I read this article yesterday about a woman who is pregnant via in-vitro fertilization following a womb transplant. The article goes on to explain that 1 in 5,000 women is born without a uterus and that this procedure is being called a “medical miracle” (which, in and of itself seems an oxymoron, but more on that later).
I started to think about why I viewed this transplant as different than a heart or kidney transplant, as less of a miracle and more of a man-plays-God situation, and it comes down to this part of the article: “The baby is expected to be delivered by Caesarean. The womb will then be removed in the months after the birth to avoid further complications and the risk of rejection. Experts warn the pregnancy carries several health risks to the patient as well as to the baby. These include birth defects due to the use of immuno-suppressive drugs as well as premature delivery.”
The desire to have a baby is incredibly overwhelming for many women (perhaps the fact that I lack this desire is what prevents me from relating), but we seem to neglect the idea of natural selection. Perhaps nature has made certain women unable to have children (just as some men are sterile) for a reason. A vast number of the women in my own little corner of this earth have undergone successful C-sections (my own mother included), but there are still risks associated with it. But the fact that this woman and the doctors who will monitor this situation and carry out the associated procedures, are willing to put the baby at risk for birth defects as well as to remove that womb once the child is born makes me uncomfortable.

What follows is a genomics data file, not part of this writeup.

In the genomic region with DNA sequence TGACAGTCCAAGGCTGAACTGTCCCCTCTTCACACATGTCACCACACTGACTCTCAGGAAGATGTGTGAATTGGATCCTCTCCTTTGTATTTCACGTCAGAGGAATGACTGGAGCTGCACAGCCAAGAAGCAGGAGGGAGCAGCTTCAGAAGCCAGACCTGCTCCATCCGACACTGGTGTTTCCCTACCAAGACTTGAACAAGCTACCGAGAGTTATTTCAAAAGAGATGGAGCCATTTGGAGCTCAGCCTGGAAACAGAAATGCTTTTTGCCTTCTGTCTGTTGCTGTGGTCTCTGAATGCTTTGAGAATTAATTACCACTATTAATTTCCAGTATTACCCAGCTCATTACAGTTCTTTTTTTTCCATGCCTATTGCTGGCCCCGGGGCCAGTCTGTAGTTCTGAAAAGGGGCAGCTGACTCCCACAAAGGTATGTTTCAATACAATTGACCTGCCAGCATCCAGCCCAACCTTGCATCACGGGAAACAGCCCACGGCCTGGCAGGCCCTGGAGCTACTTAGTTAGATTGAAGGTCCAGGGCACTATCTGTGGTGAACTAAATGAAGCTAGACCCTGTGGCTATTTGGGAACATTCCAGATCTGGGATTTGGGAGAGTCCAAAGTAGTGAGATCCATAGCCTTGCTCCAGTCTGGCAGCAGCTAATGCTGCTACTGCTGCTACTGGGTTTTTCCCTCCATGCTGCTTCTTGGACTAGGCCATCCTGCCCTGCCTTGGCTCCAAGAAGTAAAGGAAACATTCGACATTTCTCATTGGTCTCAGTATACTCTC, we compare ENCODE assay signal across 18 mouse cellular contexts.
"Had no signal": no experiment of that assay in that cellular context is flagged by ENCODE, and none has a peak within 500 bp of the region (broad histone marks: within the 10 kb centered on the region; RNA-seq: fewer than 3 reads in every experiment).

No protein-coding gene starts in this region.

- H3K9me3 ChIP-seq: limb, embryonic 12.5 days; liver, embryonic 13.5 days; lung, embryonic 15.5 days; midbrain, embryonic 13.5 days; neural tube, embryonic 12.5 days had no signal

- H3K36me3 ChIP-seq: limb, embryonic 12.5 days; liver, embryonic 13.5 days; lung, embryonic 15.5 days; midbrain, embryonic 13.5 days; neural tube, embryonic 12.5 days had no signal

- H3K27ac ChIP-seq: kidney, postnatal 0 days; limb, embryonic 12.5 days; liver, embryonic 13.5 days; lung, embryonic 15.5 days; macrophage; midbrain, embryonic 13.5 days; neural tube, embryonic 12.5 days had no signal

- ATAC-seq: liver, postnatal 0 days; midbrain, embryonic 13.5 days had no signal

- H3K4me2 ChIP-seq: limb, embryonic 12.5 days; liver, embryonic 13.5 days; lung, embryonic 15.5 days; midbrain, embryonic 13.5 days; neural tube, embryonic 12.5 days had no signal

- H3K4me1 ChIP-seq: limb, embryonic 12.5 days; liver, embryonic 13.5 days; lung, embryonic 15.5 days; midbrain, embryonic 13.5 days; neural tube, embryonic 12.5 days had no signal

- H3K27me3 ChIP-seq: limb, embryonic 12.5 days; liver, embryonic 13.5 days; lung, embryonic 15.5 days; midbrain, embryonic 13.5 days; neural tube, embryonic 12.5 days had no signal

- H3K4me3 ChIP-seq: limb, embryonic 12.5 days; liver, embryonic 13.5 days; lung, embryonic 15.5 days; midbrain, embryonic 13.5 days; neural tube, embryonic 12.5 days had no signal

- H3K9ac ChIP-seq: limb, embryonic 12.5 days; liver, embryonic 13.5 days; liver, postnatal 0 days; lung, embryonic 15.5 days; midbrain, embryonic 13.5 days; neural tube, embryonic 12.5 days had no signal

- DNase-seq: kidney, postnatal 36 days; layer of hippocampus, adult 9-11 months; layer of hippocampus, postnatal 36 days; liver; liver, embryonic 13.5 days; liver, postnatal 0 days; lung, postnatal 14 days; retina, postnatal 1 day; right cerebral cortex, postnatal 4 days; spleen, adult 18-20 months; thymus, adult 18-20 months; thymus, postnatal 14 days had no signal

Several of my friends have gone through hell to be able to have their children, and I am sure they would defend this woman. But my question remains, at what point do we accept what nature has doled out? Are we making medical advances that could lead to weaknesses in our species? The idea of natural selection is to weed out the weaker members of the population to allow it to thrive. Are we interfering with that natural process and bringing people who have residual problems as a result? Are we thinning out the blood?
It’s difficult for some to view us as animals, as a species, thanks to our cognitive superiority and power of reason. And there are medical breakthroughs that one might compare to this and then ask me if we should just let certain people die if we follow the natural selection process. Perhaps preserving life versus creating life is where the line should be drawn.
People so often point to God as an explanation for why devastating things happen. But only when medicine can’t intervene. Perhaps that is the core of my argument. People will say “God works in mysterious ways” when something inexplicable or devastating happens (perhaps, again, nature and her natural selection have intervened), so why can’t those same people accept when God or nature has intervened with their ability to do something? In this case, it seems to go against God, nature, and reason to consider this situation as acceptable or viable. Just because something can be done doesn’t always mean it should.